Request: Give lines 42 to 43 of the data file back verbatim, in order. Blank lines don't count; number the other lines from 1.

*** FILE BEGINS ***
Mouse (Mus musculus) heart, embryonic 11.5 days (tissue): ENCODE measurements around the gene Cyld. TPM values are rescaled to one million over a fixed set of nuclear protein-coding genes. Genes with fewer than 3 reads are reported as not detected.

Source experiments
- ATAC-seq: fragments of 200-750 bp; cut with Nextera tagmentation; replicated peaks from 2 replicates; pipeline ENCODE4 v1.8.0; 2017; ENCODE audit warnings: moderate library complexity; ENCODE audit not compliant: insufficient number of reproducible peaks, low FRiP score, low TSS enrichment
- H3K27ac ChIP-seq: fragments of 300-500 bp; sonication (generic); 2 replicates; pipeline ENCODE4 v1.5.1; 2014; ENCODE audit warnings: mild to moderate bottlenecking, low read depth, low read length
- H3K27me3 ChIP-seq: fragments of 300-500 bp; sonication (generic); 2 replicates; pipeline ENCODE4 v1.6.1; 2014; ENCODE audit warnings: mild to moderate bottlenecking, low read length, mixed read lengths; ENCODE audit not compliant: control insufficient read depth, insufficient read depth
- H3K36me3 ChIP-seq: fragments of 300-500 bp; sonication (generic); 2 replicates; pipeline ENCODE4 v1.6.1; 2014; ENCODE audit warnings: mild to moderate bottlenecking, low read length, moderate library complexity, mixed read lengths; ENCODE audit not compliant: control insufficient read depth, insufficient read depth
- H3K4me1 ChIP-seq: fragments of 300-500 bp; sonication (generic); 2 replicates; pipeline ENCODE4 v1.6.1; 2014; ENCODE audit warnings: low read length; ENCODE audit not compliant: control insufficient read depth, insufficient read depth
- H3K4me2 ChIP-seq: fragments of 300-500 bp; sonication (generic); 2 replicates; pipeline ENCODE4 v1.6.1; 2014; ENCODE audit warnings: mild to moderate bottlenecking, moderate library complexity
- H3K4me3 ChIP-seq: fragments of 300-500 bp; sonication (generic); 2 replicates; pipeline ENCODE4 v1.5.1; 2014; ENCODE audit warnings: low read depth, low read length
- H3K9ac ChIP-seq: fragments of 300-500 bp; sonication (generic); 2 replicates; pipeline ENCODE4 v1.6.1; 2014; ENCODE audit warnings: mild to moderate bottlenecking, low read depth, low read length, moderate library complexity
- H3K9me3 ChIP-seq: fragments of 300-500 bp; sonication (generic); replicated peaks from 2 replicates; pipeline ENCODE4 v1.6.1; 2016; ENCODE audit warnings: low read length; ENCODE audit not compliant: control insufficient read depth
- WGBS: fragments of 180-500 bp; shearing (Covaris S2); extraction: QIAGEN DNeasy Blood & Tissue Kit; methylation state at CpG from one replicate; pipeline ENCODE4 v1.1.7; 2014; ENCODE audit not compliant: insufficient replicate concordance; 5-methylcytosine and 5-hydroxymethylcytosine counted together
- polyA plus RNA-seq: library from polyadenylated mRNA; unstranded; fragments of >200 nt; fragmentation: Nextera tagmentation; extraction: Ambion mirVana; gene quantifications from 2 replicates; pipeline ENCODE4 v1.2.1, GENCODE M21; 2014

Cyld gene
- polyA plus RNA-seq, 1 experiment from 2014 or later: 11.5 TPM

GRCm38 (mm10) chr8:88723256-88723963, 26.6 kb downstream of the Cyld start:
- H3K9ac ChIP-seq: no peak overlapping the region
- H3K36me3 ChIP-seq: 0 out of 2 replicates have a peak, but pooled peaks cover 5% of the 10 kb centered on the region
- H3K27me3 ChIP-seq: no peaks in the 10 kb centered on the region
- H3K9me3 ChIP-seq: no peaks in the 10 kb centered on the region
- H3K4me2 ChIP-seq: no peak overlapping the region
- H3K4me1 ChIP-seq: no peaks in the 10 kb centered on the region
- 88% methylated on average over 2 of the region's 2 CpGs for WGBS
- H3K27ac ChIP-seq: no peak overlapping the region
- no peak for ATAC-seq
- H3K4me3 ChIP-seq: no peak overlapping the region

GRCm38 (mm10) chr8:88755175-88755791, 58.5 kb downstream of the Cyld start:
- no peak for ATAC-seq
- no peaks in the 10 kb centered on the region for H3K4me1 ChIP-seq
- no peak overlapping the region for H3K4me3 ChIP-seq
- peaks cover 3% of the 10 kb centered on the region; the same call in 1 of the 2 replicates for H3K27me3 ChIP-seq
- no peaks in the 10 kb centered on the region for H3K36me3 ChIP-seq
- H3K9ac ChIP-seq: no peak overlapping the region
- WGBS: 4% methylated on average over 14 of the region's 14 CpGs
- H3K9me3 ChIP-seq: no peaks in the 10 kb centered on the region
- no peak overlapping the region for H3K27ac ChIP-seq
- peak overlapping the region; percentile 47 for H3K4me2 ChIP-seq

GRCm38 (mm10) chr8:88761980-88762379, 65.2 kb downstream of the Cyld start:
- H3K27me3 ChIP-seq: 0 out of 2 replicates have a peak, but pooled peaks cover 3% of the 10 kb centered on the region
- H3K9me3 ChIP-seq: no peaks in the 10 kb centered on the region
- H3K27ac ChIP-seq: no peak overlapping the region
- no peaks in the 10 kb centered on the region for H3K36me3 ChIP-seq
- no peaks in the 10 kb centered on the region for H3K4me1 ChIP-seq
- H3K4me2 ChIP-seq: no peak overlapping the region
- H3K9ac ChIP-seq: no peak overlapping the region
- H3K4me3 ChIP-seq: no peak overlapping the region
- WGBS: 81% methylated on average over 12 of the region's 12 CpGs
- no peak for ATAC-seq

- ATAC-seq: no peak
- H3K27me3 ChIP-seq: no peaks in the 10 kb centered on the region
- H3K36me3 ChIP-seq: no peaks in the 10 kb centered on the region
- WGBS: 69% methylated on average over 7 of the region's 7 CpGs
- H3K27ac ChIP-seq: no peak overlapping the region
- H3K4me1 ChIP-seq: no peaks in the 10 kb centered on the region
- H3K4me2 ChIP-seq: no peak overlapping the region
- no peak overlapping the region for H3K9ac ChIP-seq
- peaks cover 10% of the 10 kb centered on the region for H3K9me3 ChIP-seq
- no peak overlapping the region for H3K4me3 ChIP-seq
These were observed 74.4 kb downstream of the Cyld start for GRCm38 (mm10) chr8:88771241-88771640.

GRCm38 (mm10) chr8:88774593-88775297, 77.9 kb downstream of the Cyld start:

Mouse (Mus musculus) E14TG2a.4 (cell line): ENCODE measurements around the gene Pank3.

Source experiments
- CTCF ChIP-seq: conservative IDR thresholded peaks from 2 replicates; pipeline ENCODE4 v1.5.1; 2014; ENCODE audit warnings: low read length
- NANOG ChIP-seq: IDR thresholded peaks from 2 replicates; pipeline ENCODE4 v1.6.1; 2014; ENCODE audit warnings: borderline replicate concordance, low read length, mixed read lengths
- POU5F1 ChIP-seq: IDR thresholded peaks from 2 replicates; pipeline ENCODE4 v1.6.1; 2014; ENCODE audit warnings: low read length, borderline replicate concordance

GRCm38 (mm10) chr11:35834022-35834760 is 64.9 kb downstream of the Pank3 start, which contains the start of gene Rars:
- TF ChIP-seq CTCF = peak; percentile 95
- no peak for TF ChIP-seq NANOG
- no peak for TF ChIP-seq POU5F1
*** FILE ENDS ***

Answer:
- no peaks in the 10 kb centered on the region for H3K36me3 ChIP-seq
- no peaks in the 10 kb centered on the region for H3K4me1 ChIP-seq